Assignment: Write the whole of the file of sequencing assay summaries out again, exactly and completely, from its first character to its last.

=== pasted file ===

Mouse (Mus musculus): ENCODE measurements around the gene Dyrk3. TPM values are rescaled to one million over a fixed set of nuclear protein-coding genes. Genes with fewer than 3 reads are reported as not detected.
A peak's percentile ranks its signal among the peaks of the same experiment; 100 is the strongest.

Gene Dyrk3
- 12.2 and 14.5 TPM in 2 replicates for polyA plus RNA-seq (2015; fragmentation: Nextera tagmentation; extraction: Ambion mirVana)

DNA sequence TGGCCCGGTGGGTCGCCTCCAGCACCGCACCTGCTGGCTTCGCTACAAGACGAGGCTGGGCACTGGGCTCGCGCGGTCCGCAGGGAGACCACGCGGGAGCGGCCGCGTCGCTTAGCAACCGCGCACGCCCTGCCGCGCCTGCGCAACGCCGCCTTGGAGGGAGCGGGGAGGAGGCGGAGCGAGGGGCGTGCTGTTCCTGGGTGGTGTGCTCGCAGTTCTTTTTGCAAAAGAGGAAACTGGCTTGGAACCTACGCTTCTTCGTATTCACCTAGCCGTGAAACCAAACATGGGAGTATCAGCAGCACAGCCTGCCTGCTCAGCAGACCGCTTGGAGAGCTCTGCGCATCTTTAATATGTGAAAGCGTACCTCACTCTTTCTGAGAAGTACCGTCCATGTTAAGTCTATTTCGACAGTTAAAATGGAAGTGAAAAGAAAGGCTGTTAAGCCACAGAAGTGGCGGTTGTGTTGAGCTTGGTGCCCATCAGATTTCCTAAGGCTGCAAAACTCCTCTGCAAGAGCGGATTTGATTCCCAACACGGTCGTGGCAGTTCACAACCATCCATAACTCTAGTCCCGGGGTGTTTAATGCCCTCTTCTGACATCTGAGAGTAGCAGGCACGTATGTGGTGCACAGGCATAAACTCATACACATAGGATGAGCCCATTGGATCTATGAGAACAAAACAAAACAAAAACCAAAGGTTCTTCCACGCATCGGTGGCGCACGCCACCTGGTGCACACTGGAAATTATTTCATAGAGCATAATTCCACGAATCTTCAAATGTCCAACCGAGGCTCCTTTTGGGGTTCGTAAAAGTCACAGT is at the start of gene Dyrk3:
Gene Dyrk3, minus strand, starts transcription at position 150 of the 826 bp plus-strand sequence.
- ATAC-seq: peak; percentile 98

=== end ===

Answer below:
Mouse (Mus musculus): ENCODE measurements around the gene Dyrk3. TPM values are rescaled to one million over a fixed set of nuclear protein-coding genes. Genes with fewer than 3 reads are reported as not detected.
A peak's percentile ranks its signal among the peaks of the same experiment; 100 is the strongest.

Gene Dyrk3
- 12.2 and 14.5 TPM in 2 replicates for polyA plus RNA-seq (2015; fragmentation: Nextera tagmentation; extraction: Ambion mirVana)

DNA sequence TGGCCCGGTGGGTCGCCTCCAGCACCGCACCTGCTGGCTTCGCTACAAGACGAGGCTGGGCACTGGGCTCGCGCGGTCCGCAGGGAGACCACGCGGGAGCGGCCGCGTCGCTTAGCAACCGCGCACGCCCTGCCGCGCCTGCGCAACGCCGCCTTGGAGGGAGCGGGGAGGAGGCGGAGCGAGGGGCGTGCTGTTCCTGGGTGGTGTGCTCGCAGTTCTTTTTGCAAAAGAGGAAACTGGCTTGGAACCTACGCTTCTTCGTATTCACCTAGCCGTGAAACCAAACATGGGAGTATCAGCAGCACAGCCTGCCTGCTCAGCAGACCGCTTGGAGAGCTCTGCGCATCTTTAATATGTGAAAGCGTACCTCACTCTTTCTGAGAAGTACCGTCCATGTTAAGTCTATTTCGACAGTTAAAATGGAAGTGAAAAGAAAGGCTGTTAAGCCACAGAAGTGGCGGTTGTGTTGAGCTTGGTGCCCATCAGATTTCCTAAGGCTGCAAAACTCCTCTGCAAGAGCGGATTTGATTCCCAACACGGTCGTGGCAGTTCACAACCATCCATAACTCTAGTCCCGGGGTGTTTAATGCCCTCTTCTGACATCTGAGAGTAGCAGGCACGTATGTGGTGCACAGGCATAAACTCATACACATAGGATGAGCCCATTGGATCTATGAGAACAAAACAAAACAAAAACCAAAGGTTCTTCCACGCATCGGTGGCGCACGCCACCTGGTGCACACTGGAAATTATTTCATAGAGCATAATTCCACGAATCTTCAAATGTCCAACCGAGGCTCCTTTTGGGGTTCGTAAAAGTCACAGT is at the start of gene Dyrk3:
Gene Dyrk3, minus strand, starts transcription at position 150 of the 826 bp plus-strand sequence.
- ATAC-seq: peak; percentile 98